is part of a Radio World series in which we share industry
opinions about AM revitalization.
thing about the medium waves is that there isn’t very much you can
do with them.
controls, high data rate links, phone calls are all rather useless at
MW. Unlike UHF, no one wants to pay anyone to clear out any chunk of
any spectrum below 3 MHz for any new technology or service. The whole
MW band (300 kHz–3 MHz) is less than half the bandwidth of a single
seems as if virtually half of all the noise in the entire radio
spectrum lands in MW. Efficient MW antennas inconveniently measure in
the hundreds of feet.
was reinvented at least once before. The original 1920s link budget
had a few 250 Watt class transmitters on clear channels being
received by long-wire antennas strung up to the silos on radio quiet
land. The current link budget is kilowatts being received on ferrite
loops and tiny wires buried in windshield glass.
MW’s good traits are a mixed blessing.
night, MW stations can cover the continent. Good if there are
desolate places to reach and few stations (think agricultural 1930
America) … not so good if that coverage is just interference for
other stations (think today, post urbanization and AM’s birth
and UHF are much better behaved. They better stay in their markets,
are high fidelity with low noise, and exhibit good penetration (MW’s
aperture effect won’t even let it go under a bridge or through an
far, any attempt to “compatibly fix” the AM band with digital
technology loads two adjacent channels with digital noise for
everyone that it attempts to save, and it doesn’t seem to work that
well at distances at night. Any conversion to all-digital would make
zillions of radios into decorative furniture.
listeners looking for more stations to listen to can get an infinite
number via the Internet right now, making the idea of running out to
buy a new digital MW radio feature seem unreasonable. Oddly enough,
if one just has to have more broadcast stations, and too
stations aren’t necessarily a good thing, the old TV spectrum
adjacent to the FM band is much underused.
let’s just agree that trying to make MW into something that can
compete with VHF, Internet and satellite is … well … as silly as
building in a flood plain and expecting to not float away
periodically. However, moving all AM stations to the old and much
underused VHF TV slots works just fine.
it be that unwinding the MW/AM service with the goal of providing a
few simulcast (from their new VHF allotments), wide area coverage and
some really very accessible community low-power services is a more
desirable revitalization of the MW band?
would do two other things with the MW/AM band.
I’d provide space for a low-power AM service with a very low
barrier to entry.
really should be a way that any school, church, travelers information
service or what-have-you can broadcast for a few miles for not a lot
of money or brain damage, when they want, in such a way that it
doesn’t hurt anyone. The top of the MW/AM band is perfect for that.
One might even split that unused 1700–1800 between the hams and
hyper-band broadcast AM. One might make this unlicensed and lightly
other tweak is making all the big AM guys suppress one sideband.
a 1000 kHz in New York and Los Angeles, but on opposite sidebands so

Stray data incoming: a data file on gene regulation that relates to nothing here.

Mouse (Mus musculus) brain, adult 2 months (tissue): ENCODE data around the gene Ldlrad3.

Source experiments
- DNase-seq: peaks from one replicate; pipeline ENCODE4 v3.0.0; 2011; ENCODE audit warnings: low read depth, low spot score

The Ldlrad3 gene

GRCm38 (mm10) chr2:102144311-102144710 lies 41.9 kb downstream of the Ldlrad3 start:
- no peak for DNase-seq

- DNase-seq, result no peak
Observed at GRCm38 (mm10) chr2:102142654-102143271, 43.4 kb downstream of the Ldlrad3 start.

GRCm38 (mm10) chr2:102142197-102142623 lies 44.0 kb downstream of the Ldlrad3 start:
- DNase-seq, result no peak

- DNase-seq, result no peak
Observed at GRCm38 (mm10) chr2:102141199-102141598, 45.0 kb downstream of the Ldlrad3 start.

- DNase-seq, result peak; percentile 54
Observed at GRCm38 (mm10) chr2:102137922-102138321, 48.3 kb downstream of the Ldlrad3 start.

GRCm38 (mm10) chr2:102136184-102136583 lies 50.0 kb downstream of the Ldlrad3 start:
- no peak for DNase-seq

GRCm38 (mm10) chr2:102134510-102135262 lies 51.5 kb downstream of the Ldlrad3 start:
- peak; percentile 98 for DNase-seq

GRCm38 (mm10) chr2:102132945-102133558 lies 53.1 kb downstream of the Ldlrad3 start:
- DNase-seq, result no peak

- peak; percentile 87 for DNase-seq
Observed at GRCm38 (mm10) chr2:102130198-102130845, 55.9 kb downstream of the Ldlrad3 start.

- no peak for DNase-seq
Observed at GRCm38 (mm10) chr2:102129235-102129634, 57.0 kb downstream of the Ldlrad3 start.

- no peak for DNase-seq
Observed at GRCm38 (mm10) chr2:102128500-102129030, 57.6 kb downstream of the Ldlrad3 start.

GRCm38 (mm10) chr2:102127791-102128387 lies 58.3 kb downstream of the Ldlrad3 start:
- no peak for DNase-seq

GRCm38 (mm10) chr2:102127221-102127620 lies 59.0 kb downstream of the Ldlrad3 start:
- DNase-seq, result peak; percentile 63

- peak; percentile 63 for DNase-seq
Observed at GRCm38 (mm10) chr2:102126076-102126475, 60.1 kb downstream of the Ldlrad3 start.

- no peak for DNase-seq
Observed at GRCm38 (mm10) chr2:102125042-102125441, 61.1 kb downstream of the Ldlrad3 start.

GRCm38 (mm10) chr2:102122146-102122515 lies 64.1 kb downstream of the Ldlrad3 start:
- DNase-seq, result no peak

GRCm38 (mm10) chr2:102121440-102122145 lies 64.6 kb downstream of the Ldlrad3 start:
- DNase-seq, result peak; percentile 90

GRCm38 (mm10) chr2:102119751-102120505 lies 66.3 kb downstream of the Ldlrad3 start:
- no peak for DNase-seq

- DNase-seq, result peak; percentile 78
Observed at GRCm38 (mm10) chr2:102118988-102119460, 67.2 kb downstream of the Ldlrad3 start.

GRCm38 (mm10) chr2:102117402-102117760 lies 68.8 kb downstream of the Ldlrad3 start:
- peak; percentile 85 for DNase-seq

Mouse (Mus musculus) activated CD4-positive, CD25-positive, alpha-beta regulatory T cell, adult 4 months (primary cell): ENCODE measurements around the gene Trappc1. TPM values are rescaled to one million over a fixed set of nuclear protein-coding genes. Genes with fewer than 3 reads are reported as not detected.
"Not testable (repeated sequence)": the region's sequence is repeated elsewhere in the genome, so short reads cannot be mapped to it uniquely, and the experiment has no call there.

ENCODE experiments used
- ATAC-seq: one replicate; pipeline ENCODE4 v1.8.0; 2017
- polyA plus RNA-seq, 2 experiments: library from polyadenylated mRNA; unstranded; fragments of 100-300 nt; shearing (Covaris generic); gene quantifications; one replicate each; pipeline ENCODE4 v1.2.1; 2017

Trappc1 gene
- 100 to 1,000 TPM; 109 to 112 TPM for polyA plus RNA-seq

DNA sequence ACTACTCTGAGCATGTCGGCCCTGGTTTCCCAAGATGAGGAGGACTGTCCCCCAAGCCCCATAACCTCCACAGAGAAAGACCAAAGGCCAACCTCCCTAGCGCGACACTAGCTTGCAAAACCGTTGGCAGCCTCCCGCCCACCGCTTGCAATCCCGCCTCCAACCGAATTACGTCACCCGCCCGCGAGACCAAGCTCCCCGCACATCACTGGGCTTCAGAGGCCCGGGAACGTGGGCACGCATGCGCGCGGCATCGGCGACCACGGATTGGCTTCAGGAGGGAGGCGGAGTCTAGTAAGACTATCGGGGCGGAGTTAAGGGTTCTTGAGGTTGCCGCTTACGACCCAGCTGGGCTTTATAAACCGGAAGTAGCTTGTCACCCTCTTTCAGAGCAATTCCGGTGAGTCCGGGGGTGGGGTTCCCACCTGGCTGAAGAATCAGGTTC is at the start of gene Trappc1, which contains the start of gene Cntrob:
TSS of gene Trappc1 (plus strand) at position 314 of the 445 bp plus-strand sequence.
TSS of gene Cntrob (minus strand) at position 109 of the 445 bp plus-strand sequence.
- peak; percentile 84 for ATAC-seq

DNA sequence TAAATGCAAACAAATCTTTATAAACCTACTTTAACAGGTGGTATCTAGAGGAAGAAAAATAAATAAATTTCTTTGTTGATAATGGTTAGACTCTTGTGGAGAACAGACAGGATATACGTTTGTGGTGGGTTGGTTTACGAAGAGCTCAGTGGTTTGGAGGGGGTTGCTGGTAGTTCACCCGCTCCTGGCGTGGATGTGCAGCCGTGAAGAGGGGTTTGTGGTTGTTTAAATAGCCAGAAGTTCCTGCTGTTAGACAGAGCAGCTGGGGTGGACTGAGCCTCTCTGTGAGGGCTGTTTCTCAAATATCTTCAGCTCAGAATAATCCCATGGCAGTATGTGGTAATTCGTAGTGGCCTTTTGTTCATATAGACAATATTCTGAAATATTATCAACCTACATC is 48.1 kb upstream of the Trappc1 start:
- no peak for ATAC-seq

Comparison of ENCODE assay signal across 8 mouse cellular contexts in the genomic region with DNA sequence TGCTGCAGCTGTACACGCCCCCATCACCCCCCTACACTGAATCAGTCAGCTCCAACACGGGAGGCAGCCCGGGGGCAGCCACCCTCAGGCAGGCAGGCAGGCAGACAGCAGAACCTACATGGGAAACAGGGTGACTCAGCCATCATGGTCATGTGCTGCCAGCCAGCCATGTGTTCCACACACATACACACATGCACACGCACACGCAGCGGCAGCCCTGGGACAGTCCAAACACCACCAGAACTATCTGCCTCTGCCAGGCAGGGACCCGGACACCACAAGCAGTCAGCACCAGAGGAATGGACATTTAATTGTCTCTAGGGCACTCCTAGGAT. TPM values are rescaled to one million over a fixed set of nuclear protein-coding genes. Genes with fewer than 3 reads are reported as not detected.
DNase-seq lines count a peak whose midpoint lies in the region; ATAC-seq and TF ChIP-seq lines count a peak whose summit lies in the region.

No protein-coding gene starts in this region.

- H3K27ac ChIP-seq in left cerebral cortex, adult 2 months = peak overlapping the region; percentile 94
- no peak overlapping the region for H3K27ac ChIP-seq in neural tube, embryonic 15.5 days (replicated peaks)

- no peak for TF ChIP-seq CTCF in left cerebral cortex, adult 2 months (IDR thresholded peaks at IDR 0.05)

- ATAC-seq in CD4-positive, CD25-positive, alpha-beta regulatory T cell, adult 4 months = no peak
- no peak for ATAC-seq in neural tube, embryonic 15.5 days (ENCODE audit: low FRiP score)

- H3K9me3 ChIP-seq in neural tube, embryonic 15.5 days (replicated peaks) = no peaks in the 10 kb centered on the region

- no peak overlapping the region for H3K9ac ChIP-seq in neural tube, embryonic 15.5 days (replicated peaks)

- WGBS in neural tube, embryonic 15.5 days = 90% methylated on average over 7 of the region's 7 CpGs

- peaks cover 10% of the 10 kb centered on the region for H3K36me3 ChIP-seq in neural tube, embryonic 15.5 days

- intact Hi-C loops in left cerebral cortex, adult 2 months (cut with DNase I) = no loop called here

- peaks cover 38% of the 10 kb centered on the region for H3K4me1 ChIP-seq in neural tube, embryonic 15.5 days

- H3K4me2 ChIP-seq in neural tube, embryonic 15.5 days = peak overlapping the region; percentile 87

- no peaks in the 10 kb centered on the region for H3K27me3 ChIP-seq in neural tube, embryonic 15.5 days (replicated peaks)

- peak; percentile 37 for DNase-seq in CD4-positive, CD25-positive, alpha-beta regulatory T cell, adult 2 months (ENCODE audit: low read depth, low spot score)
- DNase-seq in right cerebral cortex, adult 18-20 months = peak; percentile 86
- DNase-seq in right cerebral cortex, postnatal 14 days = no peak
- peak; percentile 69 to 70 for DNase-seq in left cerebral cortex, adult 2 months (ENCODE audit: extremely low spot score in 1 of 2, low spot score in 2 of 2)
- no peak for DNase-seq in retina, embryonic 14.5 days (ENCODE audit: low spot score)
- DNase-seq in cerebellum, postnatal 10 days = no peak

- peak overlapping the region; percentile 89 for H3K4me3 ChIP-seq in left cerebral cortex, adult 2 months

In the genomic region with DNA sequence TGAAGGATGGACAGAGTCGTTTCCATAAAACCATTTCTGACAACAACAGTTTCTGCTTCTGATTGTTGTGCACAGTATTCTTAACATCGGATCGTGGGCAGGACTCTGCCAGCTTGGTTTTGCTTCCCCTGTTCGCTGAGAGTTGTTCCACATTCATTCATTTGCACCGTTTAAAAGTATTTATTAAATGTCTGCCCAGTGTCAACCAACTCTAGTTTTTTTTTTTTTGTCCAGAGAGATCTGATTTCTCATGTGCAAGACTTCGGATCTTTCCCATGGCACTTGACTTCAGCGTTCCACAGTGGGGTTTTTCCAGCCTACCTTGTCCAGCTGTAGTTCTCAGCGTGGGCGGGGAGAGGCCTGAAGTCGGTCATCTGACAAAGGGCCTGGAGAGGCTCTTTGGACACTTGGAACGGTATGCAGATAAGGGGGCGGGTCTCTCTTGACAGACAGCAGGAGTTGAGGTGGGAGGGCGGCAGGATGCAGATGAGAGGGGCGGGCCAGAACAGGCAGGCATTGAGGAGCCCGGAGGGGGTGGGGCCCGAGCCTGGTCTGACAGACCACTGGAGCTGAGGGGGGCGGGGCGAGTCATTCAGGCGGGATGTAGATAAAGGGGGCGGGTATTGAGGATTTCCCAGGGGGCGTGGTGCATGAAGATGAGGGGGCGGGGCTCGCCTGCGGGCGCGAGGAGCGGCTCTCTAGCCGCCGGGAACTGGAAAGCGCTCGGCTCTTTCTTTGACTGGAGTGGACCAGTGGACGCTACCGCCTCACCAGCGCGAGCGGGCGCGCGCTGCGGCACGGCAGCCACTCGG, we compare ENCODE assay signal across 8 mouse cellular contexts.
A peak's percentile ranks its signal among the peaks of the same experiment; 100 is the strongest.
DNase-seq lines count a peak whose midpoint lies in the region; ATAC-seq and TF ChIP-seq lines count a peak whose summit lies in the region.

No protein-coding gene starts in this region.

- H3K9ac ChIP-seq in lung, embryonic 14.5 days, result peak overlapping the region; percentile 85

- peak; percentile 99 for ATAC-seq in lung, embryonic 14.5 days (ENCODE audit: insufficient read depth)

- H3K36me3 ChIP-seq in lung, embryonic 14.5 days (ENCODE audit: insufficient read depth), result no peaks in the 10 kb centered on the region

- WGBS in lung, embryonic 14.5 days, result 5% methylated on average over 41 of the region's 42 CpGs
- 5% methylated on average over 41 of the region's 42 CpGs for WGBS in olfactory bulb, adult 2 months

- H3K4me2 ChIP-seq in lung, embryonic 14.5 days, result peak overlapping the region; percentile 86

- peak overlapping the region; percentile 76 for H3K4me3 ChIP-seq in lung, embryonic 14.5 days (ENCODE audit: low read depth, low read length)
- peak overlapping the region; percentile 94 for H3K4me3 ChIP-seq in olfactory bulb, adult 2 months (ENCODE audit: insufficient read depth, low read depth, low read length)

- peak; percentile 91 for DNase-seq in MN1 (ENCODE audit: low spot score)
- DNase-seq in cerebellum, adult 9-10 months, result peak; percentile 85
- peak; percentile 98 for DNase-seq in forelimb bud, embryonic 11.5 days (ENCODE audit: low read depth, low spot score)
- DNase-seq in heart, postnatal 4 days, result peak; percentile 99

a good radio here in Denver can select between them. Let every
top-100 metro have one or two 250 kW services, and not a lot else.
Let every state have another one or two boomers.
the sideband technique, we have essentially 200 clear channel
stations, giving every location a dozen or so daytime services and of
course 200 nighttime. Canada and Mexico, which have more MW needy
territory to cover, might play along, considering that a MW radio in
much of the world receives nothing at all as MW services have been
retired. In fact, Canada and Mexico should have more of a share of MW
than the U.S. does in a fair world.
are that this revitalized MW service would result in an interesting
and convenient service that better answers the public interest,
convenience and necessity. Even marginal AM stations move to better
spectral ground too. Even the syndication guys win with FM (or
digital) VHF signals in their markets, backed up by the occasional
wide-area MW simulcast service for the truckers and denizens of the
deserts and north woods. This is a case where we
move from flood plane to hilltop and build nicer places.
mostly, a world of many interference-free diverse voices (all also
available locally on VHF simulcasts) seems a better revitalization of
the MW band than does a cacophony of sizzling digital wideband
signals battling the laws of nature and nighttime propagation in an
attempt to deliver a purely local service into places where MW just
campers, DXers, arm chair travelers, ultra rural residents and owners
of antique furniture-quality AM radios, two dollar transistor radios
and marginal MW stations … all win. That leaves only the
digital-on-MW folks in the cold. Let’s hope they will be happy with
being able to do all-digital on the VHF expansion and migration.
MW return to what it was born to do: a handful of low-fidelity
services with divergent voices to the distant corners of the
continent ... a place for the unique voices of distant lands. MW is
not incurably sick, and extraordinary high-tech resuscitation is not
author is a broadcast engineer active in industry education and
cutting-edge technology, mostly on the streaming and video side. His
first love is AM radio. He says he has four 1,800-foot Beverage
antennas and is “rebuilding a Gates BC-1F like some people rebuild
old Mustang convertibles.”
on this or any story. Email firstname.lastname@example.org with
“Letter to the Editor” in the subject field.